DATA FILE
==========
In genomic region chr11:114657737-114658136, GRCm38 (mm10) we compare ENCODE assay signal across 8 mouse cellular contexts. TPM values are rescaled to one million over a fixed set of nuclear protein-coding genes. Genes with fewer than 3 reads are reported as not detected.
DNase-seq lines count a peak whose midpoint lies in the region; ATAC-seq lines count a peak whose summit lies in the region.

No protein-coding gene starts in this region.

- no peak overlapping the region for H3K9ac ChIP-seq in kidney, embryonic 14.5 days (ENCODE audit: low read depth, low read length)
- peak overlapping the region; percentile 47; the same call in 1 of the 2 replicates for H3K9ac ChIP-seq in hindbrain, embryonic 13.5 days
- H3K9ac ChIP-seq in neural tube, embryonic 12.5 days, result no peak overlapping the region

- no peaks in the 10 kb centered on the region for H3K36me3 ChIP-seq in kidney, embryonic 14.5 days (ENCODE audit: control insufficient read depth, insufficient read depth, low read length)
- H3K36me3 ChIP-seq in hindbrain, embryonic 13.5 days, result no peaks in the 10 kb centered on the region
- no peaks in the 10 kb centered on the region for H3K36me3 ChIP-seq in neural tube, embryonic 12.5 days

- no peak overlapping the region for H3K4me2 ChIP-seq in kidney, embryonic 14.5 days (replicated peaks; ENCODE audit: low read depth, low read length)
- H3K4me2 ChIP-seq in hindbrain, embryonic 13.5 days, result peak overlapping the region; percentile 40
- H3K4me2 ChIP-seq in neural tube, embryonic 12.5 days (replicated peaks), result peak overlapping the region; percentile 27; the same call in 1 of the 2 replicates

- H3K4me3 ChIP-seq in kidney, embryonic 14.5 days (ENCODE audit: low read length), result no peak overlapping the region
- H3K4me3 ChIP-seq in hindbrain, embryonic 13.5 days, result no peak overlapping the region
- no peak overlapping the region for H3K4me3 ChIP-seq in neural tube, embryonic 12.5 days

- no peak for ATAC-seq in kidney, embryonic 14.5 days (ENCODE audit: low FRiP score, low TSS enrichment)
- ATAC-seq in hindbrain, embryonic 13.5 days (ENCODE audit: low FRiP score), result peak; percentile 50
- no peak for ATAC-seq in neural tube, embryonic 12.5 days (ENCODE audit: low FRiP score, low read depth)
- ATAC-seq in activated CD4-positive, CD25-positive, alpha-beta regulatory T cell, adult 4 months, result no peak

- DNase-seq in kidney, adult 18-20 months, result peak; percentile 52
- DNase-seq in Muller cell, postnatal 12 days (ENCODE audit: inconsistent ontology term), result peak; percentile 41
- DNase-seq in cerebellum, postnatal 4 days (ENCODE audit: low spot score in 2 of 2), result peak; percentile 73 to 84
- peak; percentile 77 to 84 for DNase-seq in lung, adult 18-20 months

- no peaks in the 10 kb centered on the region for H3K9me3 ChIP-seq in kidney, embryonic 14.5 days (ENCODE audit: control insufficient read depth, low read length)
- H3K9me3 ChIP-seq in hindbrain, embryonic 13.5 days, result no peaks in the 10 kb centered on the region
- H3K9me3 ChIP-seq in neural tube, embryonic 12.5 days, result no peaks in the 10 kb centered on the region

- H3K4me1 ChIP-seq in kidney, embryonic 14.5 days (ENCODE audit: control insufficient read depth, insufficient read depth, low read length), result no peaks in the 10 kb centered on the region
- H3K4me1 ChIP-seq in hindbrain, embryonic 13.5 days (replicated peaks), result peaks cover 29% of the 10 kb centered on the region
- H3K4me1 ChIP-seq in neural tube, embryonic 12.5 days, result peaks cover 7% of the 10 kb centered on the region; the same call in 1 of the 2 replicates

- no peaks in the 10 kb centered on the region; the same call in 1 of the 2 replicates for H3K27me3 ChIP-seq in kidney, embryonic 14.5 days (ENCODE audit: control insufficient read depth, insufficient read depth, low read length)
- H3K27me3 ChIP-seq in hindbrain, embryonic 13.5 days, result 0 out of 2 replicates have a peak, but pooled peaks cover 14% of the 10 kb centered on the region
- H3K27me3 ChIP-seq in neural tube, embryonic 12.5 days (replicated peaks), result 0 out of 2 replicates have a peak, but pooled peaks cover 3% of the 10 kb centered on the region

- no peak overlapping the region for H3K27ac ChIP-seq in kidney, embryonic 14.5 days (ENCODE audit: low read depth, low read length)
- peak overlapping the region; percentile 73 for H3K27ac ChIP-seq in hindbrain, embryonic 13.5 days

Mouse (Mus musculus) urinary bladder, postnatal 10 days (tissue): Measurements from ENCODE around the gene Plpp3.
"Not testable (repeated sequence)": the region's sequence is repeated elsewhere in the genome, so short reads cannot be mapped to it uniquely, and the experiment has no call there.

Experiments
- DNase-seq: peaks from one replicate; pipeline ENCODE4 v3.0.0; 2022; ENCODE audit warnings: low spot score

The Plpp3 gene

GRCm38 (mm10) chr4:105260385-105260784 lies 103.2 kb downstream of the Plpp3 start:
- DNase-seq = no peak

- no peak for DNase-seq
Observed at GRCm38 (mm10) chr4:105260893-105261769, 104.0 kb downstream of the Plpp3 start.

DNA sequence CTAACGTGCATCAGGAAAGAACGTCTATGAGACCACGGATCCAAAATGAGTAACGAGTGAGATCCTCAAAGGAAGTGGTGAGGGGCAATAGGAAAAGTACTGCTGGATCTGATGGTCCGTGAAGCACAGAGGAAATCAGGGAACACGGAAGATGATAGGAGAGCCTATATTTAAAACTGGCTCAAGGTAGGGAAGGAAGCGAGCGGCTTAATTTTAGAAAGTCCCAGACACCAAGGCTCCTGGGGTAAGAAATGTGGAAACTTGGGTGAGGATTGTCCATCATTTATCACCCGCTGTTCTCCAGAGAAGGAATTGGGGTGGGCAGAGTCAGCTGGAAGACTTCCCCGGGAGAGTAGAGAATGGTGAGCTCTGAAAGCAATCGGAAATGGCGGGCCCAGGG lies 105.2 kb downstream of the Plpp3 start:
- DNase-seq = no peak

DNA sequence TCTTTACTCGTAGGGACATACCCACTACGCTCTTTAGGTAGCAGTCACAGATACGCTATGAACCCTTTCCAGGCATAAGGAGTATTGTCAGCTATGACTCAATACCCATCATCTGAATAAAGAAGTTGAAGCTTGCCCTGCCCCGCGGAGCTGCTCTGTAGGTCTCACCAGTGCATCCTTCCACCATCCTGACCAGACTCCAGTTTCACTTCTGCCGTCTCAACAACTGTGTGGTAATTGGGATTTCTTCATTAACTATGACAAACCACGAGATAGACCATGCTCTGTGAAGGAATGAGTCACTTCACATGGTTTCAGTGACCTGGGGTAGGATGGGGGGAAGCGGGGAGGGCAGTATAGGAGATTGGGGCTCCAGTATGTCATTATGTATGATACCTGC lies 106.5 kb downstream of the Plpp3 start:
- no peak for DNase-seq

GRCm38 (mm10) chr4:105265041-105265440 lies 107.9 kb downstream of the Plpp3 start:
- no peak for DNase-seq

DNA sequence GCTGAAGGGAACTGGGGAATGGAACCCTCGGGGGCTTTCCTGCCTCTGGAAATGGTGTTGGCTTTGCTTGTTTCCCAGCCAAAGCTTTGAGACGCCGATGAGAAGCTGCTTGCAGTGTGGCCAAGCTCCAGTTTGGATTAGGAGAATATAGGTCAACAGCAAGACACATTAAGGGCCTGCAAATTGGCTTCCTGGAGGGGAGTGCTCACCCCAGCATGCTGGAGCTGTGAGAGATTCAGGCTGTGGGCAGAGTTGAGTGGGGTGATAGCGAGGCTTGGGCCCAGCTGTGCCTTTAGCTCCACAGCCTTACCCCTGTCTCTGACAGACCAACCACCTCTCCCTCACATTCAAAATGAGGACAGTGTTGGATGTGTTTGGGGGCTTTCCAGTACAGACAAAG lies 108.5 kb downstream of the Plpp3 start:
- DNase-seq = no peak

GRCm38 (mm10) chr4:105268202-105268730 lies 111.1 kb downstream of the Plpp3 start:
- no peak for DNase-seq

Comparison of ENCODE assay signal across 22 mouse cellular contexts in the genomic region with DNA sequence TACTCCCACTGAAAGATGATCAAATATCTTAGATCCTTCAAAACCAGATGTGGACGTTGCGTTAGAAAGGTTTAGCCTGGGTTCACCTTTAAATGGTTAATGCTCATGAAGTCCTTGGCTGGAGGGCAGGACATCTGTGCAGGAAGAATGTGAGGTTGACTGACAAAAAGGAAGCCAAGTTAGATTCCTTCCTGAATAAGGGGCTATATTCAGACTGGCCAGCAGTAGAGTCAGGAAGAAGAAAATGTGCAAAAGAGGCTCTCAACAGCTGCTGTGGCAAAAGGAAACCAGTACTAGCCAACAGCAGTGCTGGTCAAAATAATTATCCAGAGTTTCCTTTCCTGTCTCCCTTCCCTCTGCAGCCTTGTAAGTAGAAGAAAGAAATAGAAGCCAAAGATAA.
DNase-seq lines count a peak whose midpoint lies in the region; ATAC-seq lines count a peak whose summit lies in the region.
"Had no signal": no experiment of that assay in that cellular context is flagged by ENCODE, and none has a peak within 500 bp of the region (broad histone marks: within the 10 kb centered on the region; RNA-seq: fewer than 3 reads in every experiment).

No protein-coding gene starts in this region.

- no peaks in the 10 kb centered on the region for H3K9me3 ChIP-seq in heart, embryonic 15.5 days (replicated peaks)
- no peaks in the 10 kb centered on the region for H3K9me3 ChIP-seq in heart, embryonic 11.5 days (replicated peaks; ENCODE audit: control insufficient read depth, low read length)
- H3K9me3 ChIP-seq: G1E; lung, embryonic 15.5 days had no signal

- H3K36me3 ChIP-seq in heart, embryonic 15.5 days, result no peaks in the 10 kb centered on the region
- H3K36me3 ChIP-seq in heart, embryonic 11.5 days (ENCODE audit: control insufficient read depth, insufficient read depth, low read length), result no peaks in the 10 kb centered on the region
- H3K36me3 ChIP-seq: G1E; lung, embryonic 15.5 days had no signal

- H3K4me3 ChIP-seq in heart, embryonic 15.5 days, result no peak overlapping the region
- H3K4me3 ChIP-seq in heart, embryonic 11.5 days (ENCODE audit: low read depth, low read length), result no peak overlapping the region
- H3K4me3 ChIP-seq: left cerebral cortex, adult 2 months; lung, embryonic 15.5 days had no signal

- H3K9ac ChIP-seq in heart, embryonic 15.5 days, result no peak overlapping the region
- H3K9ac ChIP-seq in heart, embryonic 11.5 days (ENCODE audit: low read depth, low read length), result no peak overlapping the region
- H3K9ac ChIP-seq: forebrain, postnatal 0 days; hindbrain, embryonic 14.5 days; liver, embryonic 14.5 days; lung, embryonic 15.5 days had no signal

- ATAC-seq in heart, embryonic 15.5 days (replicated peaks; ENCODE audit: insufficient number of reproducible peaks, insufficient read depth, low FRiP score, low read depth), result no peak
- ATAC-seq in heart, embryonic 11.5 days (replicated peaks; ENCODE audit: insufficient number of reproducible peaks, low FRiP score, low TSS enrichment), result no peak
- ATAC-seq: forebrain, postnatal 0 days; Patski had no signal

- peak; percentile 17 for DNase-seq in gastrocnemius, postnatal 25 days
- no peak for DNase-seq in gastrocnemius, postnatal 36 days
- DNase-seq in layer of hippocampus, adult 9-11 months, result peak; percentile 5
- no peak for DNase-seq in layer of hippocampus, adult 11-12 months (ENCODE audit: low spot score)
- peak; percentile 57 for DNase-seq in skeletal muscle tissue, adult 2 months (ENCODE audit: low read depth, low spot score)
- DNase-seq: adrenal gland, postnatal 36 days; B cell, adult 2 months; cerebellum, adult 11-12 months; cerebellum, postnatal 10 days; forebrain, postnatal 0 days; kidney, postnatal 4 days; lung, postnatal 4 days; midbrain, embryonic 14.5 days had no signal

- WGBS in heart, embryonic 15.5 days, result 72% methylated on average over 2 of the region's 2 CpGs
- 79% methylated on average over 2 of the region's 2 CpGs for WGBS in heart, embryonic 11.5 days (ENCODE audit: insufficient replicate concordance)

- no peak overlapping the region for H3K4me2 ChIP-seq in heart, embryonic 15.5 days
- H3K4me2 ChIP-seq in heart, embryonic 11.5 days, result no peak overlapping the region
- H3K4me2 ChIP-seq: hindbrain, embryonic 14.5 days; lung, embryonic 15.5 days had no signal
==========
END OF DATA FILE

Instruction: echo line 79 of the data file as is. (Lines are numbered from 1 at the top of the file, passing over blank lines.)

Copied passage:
- WGBS in heart, embryonic 15.5 days, result 72% methylated on average over 2 of the region's 2 CpGs